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It has been an intense 24 hours in the royal news cycle.
Just after 2 p.m. British time on Thursday, the BBC published a long-awaited report into the 1995 Martin Bashir interview with Princess Diana, which concluded in no uncertain terms that Bashir lied to and deceived Princess Diana and her brother to land the interview.
Eight hours later, William and Harry issued coordinated statements responding to the report.
Harry’s statement explicitly accused the BBC of being responsible for the death of his mother: “Our mother lost her life because of this, and nothing has changed,” he said.
William’s statement, delivered via a video posted on Twitter, was equally charged: “It brings indescribable sadness to know that the BBC’s failures contributed significantly to her fear, paranoia and isolation that I remember from those final years with her,” he said.
While the two brothers, united in grief for their mother, constructed their very different statements, journalists around the world were watching advance copies of Harry's new mental health documentary in which he unloaded, yet again, on his father specifically and the monarchy more generally.
Just a few hours later, the entire five episodes popped up in Apple TV subscribers queues. The truly devoted stayed up all night, watching and parsing them on social media.
No one disputes that Harry had a horrific and traumatic childhood, and this documentary makes that point abundantly clear. No-one disputes that it is vitally important to destigmatize talking about mental health and celebrities can play an important role in this, as Lady Gaga’s amazing interview for the documentary showed (although the fact she wasn’t considered important enough to get to be interviewed by Oprah, only Harry did, was a little strange.)
But it seems increasingly odd that Harry is unable to talk about the undoubted trauma of his very public childhood grief without humiliating, embarrassing, and shaming his father, while simultaneously boasting of his own sense of “compassion.”
Harry accused his father of bullying him, of telling him that because he had to “suffer” so would Harry. He accused the monarchy of “conspiring” with the media to smear Meghan and of not protecting his mother. He said that their attempts to leave the royal life were blocked and made impossible. He said nobody talked to him about his mother’s death. And he accused the family of “total silence, total neglect.”
It was quite incredible to hear a clearly very angry Harry, as he talked about “the forces working against us,” say, “I’ve never had any anger through this. I’ve always had compassion.”
Actually, Harry seems just as angry and bitter as he has seemed in other interviews. That is understandable. But where he sees the “compassion” in all this is fascinating.
Harry also appears to believe his earlier interview with Oprah was also an example of “compassion in action” as the Archewell website describes the Sussexes’ mission, saying of the previous interview with Oprah, “I like to think that we were able to speak truth in the most compassionate way possible, therefore leaving an opening for reconciliation and healing.”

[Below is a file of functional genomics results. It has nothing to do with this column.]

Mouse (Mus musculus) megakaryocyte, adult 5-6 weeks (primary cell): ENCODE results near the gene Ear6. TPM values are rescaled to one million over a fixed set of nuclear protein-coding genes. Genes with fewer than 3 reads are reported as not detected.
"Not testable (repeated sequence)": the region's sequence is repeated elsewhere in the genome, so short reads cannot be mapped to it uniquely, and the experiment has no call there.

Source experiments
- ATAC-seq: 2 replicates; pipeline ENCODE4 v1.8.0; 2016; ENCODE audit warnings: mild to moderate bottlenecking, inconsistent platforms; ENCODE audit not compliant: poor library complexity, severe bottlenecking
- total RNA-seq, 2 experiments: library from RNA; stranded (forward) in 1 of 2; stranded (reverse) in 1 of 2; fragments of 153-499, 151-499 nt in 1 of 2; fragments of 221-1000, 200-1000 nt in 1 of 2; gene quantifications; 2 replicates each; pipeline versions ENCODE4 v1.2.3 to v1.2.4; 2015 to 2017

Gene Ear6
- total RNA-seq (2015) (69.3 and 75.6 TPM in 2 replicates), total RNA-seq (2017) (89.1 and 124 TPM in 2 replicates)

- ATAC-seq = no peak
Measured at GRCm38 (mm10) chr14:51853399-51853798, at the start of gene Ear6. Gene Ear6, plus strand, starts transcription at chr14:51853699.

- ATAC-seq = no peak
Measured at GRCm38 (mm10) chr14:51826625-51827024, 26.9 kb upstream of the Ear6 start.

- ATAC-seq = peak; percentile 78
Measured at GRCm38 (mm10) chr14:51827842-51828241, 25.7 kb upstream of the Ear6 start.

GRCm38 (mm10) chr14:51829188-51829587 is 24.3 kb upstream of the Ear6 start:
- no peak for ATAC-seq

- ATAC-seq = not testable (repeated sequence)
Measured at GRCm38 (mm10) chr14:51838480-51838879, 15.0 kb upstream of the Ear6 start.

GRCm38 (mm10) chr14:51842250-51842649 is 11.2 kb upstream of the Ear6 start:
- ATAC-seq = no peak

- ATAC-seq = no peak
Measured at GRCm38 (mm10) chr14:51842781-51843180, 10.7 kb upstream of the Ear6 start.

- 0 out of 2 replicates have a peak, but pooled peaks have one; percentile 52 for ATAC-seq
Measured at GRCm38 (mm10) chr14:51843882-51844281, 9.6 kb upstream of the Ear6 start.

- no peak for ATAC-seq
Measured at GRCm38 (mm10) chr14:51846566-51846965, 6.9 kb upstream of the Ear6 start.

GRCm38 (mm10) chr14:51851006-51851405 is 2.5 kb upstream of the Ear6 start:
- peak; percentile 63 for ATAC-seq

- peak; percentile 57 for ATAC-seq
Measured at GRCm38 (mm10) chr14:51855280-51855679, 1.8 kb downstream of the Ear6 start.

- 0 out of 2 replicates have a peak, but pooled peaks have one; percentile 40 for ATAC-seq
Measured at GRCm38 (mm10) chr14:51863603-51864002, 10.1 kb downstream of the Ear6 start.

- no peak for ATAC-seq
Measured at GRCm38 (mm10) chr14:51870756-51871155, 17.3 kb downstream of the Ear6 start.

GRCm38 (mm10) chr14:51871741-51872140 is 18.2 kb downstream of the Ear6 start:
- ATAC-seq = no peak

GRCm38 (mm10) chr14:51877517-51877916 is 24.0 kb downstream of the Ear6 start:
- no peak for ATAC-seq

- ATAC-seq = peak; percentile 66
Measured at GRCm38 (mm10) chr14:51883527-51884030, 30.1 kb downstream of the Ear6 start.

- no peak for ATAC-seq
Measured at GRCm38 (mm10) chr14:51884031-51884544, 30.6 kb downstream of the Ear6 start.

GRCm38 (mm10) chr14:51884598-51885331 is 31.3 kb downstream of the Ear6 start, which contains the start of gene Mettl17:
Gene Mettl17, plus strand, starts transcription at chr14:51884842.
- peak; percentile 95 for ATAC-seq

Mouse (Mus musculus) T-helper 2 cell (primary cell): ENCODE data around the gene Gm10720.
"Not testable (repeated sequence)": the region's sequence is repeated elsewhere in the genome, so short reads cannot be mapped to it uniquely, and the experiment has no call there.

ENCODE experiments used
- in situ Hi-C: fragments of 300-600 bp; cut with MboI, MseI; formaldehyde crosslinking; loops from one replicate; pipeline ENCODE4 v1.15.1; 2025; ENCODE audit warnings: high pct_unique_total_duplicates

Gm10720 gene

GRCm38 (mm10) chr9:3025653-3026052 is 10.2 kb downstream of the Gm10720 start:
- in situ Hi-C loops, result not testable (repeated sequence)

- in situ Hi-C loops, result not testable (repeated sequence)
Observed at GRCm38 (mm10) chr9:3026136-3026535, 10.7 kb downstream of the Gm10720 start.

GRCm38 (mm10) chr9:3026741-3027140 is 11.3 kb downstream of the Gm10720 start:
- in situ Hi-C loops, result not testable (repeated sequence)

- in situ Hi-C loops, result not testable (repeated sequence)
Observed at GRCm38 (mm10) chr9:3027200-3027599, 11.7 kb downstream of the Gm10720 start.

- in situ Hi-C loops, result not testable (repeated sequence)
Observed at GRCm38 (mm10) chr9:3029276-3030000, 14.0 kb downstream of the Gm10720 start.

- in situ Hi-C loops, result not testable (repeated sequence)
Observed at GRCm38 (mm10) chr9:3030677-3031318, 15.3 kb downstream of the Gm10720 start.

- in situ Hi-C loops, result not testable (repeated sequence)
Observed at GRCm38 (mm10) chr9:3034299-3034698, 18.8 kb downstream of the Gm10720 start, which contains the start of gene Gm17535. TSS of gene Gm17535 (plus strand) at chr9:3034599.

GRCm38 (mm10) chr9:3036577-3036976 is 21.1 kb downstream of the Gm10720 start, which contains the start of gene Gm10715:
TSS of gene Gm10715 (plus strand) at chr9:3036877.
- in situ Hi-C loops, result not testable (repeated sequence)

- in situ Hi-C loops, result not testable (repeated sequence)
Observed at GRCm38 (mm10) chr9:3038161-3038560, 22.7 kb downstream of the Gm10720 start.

Huh? One would have thought that the first step towards reconciliation in these circumstances and acting compassionately to your father would be to stop publicly ripping chunks out of him.
But suddenly, these films weren't really about Harry coping with the anxiety caused by his fear of flying into London using trendy new therapies such as tapping. It wasn’t even about the deeply distasteful implied comparison between Harry’s difficulties and a tragic Syrian child refugee who found his brother blown to bits in an Idlib playground.
The documentary makers appeared to be trying, at one stage, to get the child to overcome his unimaginable trauma using the same tapping therapy, also called EMDR (Eye Movement Desensitization and Reprocessing), that Harry was using in his $17m Montecito mansion to cure his Heathrow panic attacks.
No, as we approached the end of episode five, The Me You Can’t See degenerated into a rehashing of the same old list of Harry and Meghan’s grievances, well familiar to and very much seen by all readers of Finding Freedom. The topspin of therapy-speak provided a justification for Oprah to invite Harry to revisit the detail of his family feud.
There is an eerie thread here, for those who wish to see it, back to Diana’s Panorama interview.
Diana thought she was in control when she sat down with Martin Bashir. For all of Harry and William’s dutiful and completely understandable attempts to paint Diana as the hapless, naïve, and innocent victim of a conniving media machine and rogue reporter, the truth is that Diana absolutely cooperated with Bashir for the interview.
She wanted to do it. She wrote him a note after the interview saying that she had not been pressured or deceived into doing it. She told her friends that she considered the interview a triumph, and collaborated with countless other journalists in a desperate effort to get her story out there, including sending hours and hours of tape recordings to Andrew Morton for him to use in his book about her.
And guess what? Her story got sensationalized.
The parallel with Harry is uncanny.
Harry no doubt believed every bit as much as Diana did that he was totally in control of the situation when he sat down to tell Oprah his story. He was co-producer for the show for goodness sake! But Oprah is making a product, just as Martin Bashir was all those years ago, and Harry is the raw material, just as Diana was all those years ago.
One wonders whether Archie might conclude his father was exploited by Apple in the same way his grandmother was exploited by the BBC, if he sits down to watch Oprah’s cozy chats with him 25 years hence.